6. Becker, Gary S, 1985. "Human Capital, Effort, and the Sexual Division of Labor," Journal of Labor Economics, University of Chicago Press, vol. 3(1), pages S33-58, January.
    7. Macpherson, David A & Hirsch, Barry T, 1995. "Wages and Gender Composition: Why Do Women's Jobs Pay Less?," Journal of Labor Economics, University of Chicago Press, vol. 13(3), pages 426-71, July.
    8. Wolff, Edward N, 1976. "Occupational Earnings Behavior and the Inequality of Earnings by Sex and Race in the United States," Review of Income and Wealth, International Association for Research in Income and Wealth, vol. 22(2), pages 151-66, June.
    9. Jacob Mincer & Solomon Polacheck, 1974. "Family Investments in Human Capital: Earnings of Women," NBER Chapters, in: Economics of the Family: Marriage, Children, and Human Capital, pages 397-431 National Bureau of Economic Research, Inc.
    10. Mincer, Jacob & Polachek, Solomon, 1974. "Family Investment in Human Capital: Earnings of Women," Journal of Political Economy, University of Chicago Press, vol. 82(2), pages S76-S108, Part II, .
    11. Monk-Turner, Elizabeth & Turner, Charlie G., 2000. "The relative pay of men and women in South Korea," Journal of Asian Economics, Elsevier, vol. 11(2), pages 223-236.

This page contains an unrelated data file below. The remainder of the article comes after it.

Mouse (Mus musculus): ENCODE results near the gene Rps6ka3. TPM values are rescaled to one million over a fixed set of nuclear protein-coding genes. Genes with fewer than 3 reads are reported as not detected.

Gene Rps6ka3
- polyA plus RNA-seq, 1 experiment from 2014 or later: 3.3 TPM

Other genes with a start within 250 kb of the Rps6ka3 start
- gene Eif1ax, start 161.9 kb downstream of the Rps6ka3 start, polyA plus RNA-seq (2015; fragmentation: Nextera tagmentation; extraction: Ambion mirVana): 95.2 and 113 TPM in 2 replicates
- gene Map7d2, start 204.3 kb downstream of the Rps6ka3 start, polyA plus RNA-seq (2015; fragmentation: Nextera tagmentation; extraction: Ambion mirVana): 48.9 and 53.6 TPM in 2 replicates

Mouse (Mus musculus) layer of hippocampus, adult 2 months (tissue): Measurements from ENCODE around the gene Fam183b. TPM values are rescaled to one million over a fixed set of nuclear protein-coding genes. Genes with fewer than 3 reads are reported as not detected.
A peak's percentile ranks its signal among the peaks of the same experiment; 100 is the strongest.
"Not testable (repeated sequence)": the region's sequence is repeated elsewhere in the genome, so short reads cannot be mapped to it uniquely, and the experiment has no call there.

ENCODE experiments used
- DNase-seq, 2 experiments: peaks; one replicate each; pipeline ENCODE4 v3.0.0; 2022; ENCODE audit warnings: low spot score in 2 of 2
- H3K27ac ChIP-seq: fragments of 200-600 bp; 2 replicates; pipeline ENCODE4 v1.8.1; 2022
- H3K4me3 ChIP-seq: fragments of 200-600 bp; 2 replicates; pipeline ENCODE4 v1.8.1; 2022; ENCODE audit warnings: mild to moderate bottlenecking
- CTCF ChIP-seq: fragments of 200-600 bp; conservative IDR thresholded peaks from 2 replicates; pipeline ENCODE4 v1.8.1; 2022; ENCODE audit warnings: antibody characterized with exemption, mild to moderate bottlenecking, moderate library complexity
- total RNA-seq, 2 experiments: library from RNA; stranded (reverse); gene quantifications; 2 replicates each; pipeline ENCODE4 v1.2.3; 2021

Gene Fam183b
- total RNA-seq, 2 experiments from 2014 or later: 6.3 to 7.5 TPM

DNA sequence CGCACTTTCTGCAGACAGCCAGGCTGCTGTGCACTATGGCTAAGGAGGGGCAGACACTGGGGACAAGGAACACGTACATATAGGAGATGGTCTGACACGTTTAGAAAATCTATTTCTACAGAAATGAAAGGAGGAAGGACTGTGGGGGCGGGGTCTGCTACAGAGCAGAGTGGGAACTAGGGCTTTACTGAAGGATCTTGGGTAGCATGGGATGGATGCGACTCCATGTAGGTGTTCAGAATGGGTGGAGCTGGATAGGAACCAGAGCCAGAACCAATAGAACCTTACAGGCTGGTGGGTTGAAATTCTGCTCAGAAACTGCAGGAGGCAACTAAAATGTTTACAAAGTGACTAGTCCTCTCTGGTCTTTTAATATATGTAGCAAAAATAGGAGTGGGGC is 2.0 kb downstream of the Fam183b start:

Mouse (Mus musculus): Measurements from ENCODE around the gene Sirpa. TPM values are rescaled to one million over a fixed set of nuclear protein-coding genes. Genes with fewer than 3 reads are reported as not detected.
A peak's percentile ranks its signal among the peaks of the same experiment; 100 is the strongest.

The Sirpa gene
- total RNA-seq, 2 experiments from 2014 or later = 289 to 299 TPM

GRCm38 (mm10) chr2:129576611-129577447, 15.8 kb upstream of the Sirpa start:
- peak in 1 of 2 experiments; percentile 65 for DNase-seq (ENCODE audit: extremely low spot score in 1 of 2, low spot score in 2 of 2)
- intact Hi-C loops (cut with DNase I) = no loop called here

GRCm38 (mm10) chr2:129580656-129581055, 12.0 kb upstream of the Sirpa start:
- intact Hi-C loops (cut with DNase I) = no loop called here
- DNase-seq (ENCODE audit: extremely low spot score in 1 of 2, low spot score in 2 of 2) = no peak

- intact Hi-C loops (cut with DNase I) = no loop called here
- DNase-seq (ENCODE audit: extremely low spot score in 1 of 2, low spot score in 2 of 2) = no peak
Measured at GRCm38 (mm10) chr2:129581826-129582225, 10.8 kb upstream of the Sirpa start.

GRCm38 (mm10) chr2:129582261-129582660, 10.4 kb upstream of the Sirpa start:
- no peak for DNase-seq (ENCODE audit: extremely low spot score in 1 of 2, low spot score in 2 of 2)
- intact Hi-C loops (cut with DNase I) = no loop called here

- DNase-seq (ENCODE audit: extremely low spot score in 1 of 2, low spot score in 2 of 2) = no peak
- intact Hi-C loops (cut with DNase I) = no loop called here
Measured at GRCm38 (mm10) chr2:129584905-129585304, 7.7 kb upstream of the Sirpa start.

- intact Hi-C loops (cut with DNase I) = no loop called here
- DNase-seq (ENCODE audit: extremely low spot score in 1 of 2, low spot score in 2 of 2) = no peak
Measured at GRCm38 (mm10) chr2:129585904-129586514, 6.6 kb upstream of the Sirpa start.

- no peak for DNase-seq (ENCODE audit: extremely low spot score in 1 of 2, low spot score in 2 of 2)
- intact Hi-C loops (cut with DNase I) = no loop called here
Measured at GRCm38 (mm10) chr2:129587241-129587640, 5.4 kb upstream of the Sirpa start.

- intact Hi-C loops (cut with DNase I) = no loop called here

12. Morley Gunderson, 1978. "The influence of the status and sex composition of occupations on the male-female earnings gap," Industrial and Labor Relations Review, ILR Review, Cornell University, ILR School, vol. 31(2), pages 217-226, January.
    13. David Neumark & Michele McLennan, 1995. "Sex Discrimination and Women's Labor Market Outcomes," Journal of Human Resources, University of Wisconsin Press, vol. 30(4), pages 713-740.
    14. Stephanie Seguino, 1997. "Gender wage inequality and export-led growth in South Korea," Journal of Development Studies, Taylor & Francis Journals, vol. 34(2), pages 102-132.
    15. Steven Horwitz, 1995. "Feminist economics: an Austrian perspective," Journal of Economic Methodology, Taylor & Francis Journals, vol. 2(2), pages 259-280.
    16. Bina Agarwal, 1997. "''Bargaining'' and Gender Relations: Within and Beyond the Household," Feminist Economics, Taylor & Francis Journals, vol. 3(1), pages 1-51.
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    Cited by:
    1. Yunhee Chang & Ki Lee, 2006. "Household Debt and Marital Instability: Evidence from the Korean Labor and Income Panel Study," Journal of Family and Economic Issues, Springer, vol. 27(4), pages 675-691, December.
    2. Raquel Vale Mendes, 2004. "Decomposition of gender wage differentials among Portuguese top management jobs," ERSA conference papers ersa04p127, European Regional Science Association.
    3. Monk-Turner, Elizabeth & Turner, Charlie, 2004. "The gender wage gap in South Korea: how much has changed in 10 years?," Journal of Asian Economics, Elsevier, vol. 15(2), pages 415-424, April.
    4. Raquel Vale Mendes, 2009. "Gender wage differentials and occupational distribution," Notas Económicas, Faculdade de Economia, Universidade de Coimbra, issue 29, pages 26-40, June.